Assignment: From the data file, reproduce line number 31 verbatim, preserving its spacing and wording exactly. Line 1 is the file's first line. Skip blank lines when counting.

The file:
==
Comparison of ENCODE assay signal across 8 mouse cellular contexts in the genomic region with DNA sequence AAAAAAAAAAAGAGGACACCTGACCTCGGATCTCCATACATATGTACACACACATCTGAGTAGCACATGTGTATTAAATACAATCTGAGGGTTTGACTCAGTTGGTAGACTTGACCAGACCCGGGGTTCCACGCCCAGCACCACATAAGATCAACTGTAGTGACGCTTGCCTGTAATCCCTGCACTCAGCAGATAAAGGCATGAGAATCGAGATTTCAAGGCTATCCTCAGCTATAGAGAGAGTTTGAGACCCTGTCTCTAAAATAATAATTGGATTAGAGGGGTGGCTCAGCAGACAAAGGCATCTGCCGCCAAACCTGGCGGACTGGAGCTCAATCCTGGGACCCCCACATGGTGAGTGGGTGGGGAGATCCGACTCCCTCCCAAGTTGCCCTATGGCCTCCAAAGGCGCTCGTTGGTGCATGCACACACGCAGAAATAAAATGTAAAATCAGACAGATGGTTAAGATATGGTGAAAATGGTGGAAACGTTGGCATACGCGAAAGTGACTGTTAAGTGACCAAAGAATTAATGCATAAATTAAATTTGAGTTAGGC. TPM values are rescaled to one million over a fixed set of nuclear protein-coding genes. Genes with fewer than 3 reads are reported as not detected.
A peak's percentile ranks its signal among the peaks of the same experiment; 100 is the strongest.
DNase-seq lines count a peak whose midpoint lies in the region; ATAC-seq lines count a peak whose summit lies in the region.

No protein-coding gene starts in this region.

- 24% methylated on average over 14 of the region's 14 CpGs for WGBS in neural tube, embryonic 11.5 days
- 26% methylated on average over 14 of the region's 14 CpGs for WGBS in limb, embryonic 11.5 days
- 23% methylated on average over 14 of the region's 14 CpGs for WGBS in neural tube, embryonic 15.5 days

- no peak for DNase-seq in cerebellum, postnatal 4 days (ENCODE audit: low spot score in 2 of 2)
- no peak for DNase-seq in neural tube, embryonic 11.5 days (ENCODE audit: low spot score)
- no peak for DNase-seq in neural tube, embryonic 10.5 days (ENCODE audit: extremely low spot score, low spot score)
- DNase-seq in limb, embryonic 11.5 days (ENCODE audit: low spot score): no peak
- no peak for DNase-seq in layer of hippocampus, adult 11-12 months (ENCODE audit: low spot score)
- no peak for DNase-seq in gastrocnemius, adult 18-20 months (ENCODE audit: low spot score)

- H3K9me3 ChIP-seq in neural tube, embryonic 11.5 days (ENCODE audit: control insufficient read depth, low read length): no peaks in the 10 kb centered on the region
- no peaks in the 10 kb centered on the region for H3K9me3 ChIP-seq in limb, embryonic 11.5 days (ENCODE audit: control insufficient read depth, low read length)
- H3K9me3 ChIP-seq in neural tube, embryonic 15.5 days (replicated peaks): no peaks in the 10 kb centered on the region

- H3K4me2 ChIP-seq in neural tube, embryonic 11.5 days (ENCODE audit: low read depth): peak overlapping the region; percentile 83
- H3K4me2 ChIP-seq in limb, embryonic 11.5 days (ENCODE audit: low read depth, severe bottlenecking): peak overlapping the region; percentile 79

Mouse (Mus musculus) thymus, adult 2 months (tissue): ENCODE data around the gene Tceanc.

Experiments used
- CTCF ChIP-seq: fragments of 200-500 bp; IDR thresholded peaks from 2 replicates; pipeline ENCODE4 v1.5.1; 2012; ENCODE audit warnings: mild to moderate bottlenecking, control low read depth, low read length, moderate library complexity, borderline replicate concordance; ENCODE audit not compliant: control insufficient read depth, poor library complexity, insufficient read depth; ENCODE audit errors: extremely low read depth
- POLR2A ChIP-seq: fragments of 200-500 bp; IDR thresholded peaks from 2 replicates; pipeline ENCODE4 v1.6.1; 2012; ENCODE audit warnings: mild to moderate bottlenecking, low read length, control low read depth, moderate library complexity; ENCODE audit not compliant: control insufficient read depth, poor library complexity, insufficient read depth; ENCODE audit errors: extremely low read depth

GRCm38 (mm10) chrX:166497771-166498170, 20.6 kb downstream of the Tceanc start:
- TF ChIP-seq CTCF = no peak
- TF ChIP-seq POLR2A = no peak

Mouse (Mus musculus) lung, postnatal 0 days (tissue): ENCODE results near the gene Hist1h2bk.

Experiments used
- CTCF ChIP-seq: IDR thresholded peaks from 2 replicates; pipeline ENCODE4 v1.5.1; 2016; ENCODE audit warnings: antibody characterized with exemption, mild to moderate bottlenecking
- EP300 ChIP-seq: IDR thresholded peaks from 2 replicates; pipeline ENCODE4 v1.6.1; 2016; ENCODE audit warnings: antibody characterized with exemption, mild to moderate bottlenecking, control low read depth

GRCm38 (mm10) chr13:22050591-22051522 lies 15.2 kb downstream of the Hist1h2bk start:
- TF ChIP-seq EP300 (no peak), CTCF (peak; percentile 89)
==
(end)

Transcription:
- TF ChIP-seq EP300 (no peak), CTCF (peak; percentile 89)